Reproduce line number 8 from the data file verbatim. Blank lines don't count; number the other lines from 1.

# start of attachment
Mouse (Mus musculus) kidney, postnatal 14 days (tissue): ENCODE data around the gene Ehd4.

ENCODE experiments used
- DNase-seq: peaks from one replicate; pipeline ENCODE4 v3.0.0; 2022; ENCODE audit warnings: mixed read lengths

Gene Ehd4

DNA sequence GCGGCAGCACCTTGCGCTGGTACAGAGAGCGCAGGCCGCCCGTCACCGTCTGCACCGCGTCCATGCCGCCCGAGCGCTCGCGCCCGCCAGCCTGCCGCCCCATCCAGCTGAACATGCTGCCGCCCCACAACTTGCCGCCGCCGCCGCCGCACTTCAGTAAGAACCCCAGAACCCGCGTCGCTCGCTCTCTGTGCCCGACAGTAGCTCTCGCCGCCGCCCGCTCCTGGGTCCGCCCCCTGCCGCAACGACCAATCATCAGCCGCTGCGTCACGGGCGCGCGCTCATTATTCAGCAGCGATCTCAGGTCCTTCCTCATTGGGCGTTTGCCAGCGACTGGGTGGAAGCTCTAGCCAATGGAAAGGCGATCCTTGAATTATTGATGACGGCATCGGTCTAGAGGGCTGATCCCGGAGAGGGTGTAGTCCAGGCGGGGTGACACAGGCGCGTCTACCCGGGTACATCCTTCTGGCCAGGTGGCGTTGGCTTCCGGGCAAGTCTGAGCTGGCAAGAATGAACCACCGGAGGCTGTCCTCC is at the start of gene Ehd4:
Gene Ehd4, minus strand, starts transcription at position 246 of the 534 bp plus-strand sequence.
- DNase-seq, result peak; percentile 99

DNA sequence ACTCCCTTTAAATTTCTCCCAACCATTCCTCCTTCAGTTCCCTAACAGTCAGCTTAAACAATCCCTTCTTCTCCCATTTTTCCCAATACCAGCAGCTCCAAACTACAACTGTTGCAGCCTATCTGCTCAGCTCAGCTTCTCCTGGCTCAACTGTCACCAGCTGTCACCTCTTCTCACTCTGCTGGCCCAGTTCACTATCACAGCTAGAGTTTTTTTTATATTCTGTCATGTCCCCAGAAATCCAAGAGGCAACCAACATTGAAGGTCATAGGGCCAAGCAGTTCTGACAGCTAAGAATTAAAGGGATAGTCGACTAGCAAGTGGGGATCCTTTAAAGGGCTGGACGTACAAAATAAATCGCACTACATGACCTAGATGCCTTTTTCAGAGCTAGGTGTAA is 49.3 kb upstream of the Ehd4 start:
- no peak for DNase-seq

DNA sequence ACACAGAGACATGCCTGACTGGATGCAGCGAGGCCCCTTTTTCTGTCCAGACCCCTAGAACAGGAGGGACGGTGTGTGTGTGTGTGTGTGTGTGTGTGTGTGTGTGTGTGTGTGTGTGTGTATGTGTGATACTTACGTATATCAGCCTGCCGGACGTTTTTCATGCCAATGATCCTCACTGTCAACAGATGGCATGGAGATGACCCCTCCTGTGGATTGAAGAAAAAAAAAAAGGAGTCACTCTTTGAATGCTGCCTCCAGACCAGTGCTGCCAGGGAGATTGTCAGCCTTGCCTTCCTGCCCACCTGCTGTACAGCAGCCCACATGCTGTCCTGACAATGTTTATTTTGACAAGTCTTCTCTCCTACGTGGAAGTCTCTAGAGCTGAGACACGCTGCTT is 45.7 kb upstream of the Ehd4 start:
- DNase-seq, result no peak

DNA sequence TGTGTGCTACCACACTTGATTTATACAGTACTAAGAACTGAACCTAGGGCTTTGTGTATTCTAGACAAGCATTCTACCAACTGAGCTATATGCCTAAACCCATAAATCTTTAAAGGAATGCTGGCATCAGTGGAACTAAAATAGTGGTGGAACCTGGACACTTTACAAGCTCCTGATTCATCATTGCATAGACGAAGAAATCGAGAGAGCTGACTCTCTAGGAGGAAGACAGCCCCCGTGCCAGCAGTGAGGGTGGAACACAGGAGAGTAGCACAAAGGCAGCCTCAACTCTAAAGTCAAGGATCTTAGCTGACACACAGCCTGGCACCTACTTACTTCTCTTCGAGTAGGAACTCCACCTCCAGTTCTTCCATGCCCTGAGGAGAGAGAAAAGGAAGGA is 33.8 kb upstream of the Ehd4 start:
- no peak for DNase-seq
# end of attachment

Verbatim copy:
DNA sequence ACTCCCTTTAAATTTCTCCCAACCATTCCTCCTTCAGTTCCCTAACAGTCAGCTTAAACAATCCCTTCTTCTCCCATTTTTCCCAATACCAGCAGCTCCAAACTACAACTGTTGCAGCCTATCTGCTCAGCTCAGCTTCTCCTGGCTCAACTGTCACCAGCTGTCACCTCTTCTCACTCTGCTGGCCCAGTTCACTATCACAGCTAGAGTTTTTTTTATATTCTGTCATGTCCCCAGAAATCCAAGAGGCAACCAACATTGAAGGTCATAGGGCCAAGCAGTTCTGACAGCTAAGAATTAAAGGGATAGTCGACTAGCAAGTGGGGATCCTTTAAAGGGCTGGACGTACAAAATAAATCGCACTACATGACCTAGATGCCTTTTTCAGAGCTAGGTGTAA is 49.3 kb upstream of the Ehd4 start: